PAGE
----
Completed infrastructure projects
The following projects have been completed as part of the Federal Infrastructure Investment program. Parks Canada is investing $3 billion over five years to support infrastructure improvements within national historic sites, national parks, and national marine conservation areas across Canada.
This historic investment supports conservation while promoting visitor experience and making our infrastructure safer and more appealing to visitors. Find out what has been completed under this program.
Updated July 2019
Waterton townsite is undergoing a major infrastructure upgrade. Work includes building new sidewalks, replacing pavement and upgrading water and sewer lines. In addition, this project will improve parking and way-finding in the townsite, and ensure street lighting is “dark sky” friendly. Landscaping work will be completed as needed alongside these projects.
This work may affect access to some areas of the townsite. You can find current impacts and closures here. This work is still in progress, but, many improvements have been made to date, including:
- Expanded and resurfaced parking lots and street parking in the Waterton townsite. When complete, 177 new parking stalls will be available. As of 2019, most already are.
- Extensive utility replacement throughout the townsite, ensuring safe and reliable water and sewer services for residents and visitors.
- Repaving of Bertha Trail parking lot, Clematis Avenue, Evergreen Avenue, Fountain Avenue, Vimy Avenue and portions of Windflower Avenue and Waterton Avenue, along with other alleys and lane-ways.
The Peace Park Plaza has been redesigned and rebuilt with enhanced visitor opportunities to celebrate the Waterton-Glacier International Peace Park World Heritage Site as the world’s first International Peace Park. Some finishing work will be completed in spring 2019.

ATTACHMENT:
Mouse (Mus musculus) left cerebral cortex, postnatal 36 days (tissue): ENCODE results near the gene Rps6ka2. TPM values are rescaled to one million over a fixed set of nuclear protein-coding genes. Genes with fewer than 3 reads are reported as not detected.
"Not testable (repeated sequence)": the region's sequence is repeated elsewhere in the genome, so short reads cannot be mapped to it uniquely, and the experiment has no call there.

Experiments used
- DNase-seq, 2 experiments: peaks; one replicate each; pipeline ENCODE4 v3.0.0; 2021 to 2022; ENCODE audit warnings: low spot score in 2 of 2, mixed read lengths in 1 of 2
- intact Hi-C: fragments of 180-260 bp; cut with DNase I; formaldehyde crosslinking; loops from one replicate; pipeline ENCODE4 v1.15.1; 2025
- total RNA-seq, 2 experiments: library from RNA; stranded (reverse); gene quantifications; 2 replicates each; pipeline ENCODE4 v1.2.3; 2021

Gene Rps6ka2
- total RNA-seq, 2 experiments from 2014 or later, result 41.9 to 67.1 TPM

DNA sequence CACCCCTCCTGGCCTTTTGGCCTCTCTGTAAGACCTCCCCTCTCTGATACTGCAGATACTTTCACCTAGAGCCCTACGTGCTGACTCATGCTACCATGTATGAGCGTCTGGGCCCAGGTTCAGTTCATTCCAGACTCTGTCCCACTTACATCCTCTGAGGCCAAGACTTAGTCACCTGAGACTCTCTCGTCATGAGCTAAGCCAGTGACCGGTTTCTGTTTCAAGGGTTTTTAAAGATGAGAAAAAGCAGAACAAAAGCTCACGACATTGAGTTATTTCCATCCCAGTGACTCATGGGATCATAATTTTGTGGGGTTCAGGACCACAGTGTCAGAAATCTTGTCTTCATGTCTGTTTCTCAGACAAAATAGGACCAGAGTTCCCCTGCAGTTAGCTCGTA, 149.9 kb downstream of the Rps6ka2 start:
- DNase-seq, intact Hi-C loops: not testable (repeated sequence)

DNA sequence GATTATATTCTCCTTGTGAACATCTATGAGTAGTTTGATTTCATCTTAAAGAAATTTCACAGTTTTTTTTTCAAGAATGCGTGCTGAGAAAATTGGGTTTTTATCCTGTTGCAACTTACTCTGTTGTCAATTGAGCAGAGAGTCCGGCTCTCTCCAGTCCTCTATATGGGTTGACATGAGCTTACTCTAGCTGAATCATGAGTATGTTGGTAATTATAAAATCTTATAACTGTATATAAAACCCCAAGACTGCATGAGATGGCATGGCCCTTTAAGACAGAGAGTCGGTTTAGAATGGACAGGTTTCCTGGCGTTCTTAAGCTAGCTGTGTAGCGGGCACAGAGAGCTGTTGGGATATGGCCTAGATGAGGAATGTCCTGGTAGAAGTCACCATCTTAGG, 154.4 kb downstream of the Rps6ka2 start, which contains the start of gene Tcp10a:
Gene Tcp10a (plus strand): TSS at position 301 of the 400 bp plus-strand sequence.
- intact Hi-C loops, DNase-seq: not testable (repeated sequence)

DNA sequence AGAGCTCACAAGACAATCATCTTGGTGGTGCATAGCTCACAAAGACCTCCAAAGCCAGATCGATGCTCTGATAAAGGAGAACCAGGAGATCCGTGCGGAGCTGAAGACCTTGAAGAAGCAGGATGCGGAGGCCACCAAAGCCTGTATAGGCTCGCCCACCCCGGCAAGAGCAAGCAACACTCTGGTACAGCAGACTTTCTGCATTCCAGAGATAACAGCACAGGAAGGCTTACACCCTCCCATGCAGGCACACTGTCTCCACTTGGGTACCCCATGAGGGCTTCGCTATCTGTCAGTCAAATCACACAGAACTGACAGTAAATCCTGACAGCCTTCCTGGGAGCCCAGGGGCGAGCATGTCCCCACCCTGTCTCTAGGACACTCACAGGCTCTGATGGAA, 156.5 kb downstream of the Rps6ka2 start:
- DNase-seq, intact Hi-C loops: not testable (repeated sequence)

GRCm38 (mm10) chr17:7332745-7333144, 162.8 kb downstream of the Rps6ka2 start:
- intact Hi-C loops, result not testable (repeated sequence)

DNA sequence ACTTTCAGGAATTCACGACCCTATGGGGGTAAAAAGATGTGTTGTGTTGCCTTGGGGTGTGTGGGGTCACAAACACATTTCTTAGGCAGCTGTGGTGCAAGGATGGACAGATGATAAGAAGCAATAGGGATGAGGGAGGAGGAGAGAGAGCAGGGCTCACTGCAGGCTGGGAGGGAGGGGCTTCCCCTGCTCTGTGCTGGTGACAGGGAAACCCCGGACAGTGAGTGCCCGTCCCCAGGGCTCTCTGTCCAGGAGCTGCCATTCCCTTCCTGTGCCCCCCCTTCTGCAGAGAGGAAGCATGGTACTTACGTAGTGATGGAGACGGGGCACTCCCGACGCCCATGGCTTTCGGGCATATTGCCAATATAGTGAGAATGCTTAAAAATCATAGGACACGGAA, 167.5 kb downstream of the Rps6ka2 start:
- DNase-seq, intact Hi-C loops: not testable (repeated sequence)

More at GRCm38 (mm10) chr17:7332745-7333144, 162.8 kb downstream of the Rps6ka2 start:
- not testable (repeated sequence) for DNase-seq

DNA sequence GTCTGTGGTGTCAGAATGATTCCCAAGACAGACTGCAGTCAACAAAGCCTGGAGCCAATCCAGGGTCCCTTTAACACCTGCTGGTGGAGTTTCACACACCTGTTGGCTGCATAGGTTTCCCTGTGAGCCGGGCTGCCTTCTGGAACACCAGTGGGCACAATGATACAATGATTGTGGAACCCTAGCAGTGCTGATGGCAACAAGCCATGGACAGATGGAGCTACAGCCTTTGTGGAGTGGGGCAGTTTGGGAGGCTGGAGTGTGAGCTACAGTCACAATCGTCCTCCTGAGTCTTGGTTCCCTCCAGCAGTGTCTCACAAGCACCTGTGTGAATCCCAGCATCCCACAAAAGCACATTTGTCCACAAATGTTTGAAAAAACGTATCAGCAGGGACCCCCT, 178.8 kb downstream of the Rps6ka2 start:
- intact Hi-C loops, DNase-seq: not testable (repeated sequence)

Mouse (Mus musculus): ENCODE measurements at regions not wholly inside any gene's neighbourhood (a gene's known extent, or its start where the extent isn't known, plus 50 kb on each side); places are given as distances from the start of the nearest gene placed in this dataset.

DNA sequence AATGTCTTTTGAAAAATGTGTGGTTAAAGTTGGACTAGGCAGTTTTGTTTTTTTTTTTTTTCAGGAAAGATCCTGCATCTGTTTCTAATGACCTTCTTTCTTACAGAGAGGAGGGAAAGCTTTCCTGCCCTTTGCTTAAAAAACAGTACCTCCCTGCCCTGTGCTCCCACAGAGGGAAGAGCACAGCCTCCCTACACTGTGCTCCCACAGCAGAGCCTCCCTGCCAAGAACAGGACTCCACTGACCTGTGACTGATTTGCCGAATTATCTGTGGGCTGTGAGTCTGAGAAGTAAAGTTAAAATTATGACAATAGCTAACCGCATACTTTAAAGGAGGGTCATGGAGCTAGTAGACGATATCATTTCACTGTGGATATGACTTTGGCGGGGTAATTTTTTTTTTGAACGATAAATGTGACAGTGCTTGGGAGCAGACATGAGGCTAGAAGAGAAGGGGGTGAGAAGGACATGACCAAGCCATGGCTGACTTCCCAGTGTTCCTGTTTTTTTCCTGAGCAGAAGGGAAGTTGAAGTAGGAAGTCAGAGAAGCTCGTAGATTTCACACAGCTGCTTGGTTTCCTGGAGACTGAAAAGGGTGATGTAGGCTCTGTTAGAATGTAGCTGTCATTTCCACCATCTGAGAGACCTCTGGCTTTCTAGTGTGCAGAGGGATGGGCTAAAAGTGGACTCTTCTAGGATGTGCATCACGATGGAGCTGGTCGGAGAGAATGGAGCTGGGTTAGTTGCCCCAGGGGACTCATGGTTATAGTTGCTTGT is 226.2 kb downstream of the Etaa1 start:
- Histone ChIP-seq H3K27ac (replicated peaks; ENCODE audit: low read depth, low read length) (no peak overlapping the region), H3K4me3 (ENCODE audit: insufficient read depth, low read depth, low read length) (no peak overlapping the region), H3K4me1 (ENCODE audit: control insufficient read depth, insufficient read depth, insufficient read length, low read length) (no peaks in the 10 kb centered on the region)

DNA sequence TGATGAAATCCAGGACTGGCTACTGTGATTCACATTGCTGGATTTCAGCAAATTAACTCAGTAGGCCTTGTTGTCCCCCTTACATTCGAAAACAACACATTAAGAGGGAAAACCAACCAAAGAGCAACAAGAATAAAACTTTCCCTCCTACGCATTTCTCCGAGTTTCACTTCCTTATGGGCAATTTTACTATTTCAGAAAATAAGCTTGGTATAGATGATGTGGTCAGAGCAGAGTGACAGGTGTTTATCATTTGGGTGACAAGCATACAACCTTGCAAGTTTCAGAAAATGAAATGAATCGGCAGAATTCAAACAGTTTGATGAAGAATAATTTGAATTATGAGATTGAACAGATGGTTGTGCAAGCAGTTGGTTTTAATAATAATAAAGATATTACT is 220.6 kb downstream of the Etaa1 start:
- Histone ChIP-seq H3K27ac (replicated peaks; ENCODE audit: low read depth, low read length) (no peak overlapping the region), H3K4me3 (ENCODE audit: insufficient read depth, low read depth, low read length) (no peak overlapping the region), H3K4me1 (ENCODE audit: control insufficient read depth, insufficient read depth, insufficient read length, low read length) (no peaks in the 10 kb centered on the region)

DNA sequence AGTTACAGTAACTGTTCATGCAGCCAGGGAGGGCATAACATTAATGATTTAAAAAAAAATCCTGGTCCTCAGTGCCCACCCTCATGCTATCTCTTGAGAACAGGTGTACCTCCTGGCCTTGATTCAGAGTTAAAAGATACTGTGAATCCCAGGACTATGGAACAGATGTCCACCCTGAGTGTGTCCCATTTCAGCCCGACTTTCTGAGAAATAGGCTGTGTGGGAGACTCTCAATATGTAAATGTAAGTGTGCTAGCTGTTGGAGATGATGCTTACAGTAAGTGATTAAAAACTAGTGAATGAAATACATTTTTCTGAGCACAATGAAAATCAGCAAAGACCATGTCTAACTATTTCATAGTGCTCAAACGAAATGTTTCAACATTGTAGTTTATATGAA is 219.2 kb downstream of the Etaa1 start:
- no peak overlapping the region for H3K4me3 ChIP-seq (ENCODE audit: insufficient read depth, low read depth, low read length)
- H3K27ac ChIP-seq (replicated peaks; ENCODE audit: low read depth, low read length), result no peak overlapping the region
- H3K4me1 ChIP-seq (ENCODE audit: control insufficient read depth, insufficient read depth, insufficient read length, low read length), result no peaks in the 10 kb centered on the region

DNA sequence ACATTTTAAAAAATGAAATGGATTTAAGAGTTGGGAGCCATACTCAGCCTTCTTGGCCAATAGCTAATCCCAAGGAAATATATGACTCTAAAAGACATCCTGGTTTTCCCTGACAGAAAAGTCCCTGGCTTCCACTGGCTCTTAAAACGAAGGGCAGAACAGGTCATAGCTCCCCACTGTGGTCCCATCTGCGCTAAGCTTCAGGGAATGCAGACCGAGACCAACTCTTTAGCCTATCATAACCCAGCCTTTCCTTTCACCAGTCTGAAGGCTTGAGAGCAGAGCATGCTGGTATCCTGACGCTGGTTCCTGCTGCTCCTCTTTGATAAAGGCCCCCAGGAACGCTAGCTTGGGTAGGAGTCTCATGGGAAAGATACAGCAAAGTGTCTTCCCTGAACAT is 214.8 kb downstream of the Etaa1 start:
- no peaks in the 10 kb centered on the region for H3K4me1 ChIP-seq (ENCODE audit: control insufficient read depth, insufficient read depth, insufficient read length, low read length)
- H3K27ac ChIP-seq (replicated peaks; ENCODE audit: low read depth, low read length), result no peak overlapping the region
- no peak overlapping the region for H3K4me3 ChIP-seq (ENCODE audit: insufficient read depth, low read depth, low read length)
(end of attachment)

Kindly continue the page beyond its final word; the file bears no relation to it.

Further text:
Four washroom buildings were completed in the Townsite campground, replacing ones in poor condition. The Cameron Bay and Cameron Falls washrooms have been redesigned and refurbished.
This washroom was relocated from the site of the new Visitor Centre to the Community Kitchen along Waterton Avenue.
New garbage bins and pads have been installed throughout the townsite.
Highways 5 and 6 have been rehabilitated to ensure longevity and increase safety through resurfacing, guardrail replacement and drainage improvements.
Staff housing has been built in the Waterton townsite to replace the aging bunkhouse units, formerly located at the Parks Canada compound.
A redesigned stream crossing provides reliable access to the group camp area by increasing the culvert size to eliminate washouts.
Cameron Lake Day Use Area is located on the Akamina Parkway, which is undergoing extensive reconstruction following the Kenow Wildfire. Though the parkway is closed to motor vehicles during construction, access for non-motorized use may be permitted when it is safe to do so. The Akamina Parkway is anticipated to re-open to motor vehicles in 2021.
The Cameron Lake Day Use Area has new visitor facilities including shelter, interpretation, docks, washrooms and parking.
In addition to work completed under the FII program, work is taking place on the Red Rock Parkway following the Kenow Wildfire. This includes rock scaling and replacing guardrails and signage. Parks Canada expects that the Red Rock Parkway, Red Rock Canyon Day Use Area and hiking trails in the area will re-open in fall 2019.
Work on the Red Rock Parkway in 2017 included pavement resurfacing, replacing culverts and rebuilding the lower Red Rock Canyon lot to optimize parking space.
The Blakiston Falls trail and viewing platforms have been rebuilt and are now open to visitors.